Law and Religion: Law and Religion in Chinese Religions
LAW AND RELIGION: LAW AND RELIGION IN CHINESE RELIGIONS
Over the past three thousand years, religion and law in China have been contemporaneous forms of social control. Many of the multiple forms of dynamics between the two have centuries-old roots.
Any thorough discussion of law and religion in China that attempted to cover a three thousand year time span would require multiple volumes. Even then, source limitations engender further obstacles to comprehensiveness. For instance, for one period there may be complete legal codes, whereas for another only ritualistic records of legal events might remain. Some evidence comes from government sources, others are products of popular religion. Cultural spheres may also affect practice and belief. Nonetheless, certain recurrent and often overlapping patterns are detectable in the relationships between law and religion in China. For instance, there is the relationship between law and the spirit realm, where religious authority often enhances legal authority, or, may serve as a deterrent to illegal behavior. Then there is law as regulator of religious bodies, often as protection for the state against the potential challenge of religious authority and popular superstition. There is also the situation wherein law helps to enforce the implementation of religious practices and ritual protocol. Conversely, religion may relate to law inasmuch as it may help to further politico-legal aims. Other associations between law and religion, in a more broad sense, would be law as an embodiment of custom; ritual prescriptions and proscriptions as para-legal behavior; and law modeled on and implemented in harmony with the cosmos.
"Religion" in China encompasses what in the Judeo-Christian tradition might be considered secular behavior. While Buddhism, Daoism, Christianity, Islam, Judaism, Manichaeism, and Zoroastrianism are all woven to varying degrees into the fabric of Chinese history, the most pervasive features of Chinese culture continue to be its patriarchal social order and its li, which can be defined as "ritual, rites, decorum." Li encompasses a range of behavior, including the correct performance of religious ritual; religious and secular ceremonial behavior and institutions that enable a harmonious, usually Confucian society; and socially correct deportment, especially the observance of obligations between superior and inferior. Many manifestations of li have some religious and certainly spiritual dimensions to them. The patriarchal order (itself supported by ritual texts and behavior) was at the core of ancestor worship, which, at times, was intimately connected to notions of legal authority, punishment, and criminality.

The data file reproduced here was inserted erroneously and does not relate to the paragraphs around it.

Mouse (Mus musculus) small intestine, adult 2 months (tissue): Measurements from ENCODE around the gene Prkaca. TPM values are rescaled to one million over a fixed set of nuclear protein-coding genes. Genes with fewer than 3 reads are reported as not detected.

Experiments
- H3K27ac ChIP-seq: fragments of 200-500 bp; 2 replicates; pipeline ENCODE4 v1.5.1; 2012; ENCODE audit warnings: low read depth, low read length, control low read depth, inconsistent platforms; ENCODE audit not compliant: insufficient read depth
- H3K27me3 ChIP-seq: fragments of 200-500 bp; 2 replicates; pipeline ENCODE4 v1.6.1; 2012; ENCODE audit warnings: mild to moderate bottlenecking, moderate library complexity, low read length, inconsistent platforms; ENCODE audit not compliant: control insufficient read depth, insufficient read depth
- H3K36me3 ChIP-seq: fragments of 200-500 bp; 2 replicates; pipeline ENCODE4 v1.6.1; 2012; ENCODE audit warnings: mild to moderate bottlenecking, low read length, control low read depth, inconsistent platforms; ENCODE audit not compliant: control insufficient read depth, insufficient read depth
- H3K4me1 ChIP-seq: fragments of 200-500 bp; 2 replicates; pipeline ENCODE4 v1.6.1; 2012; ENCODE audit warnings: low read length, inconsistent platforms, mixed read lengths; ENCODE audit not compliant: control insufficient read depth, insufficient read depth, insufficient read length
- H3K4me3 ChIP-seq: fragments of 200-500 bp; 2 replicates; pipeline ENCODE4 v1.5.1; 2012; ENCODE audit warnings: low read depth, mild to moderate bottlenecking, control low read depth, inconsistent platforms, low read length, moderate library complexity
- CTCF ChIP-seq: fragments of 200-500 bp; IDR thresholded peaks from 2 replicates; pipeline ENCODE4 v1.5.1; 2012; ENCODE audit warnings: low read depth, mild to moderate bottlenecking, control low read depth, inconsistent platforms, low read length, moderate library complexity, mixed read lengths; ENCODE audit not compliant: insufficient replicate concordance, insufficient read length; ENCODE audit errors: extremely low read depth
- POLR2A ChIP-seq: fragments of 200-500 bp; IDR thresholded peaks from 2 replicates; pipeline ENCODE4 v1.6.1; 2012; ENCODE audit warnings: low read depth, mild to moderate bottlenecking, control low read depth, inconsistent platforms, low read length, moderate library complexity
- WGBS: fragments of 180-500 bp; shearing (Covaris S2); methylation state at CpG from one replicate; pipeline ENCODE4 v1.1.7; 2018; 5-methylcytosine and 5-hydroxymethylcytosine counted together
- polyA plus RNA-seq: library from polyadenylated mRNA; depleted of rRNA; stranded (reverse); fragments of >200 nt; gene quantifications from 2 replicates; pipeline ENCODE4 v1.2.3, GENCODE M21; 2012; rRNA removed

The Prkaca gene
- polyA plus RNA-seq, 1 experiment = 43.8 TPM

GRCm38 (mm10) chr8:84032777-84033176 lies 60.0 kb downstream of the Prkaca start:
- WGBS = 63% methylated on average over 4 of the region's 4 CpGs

Li worked sometimes in concert with and sometimes separately from law to form the framework for social control. As a check on improper behavior (which is often but not always simultaneously illegal behavior), li served as an ever-present, sometimes quasi-legal, sometimes para-legal force. And even though a fundamental tenet of Confucian ideology presumed a dichotomy between li and law (fa ), still, li broadly defined sometimes provided validation for legal proceedings. At other times, li was itself protected by the law.
At the same time that the referent to "religion" in this entry necessarily changes according to the materials available for study, so does that of "law." Law was often inseparable from the ruling political authority, which thus also served as the legislative authority, law enforcer, and/or lawgiver. In this entry, reference is made to a wide range of legal behavior, documents, and legislation.
Categories of Relationships between Law and Religion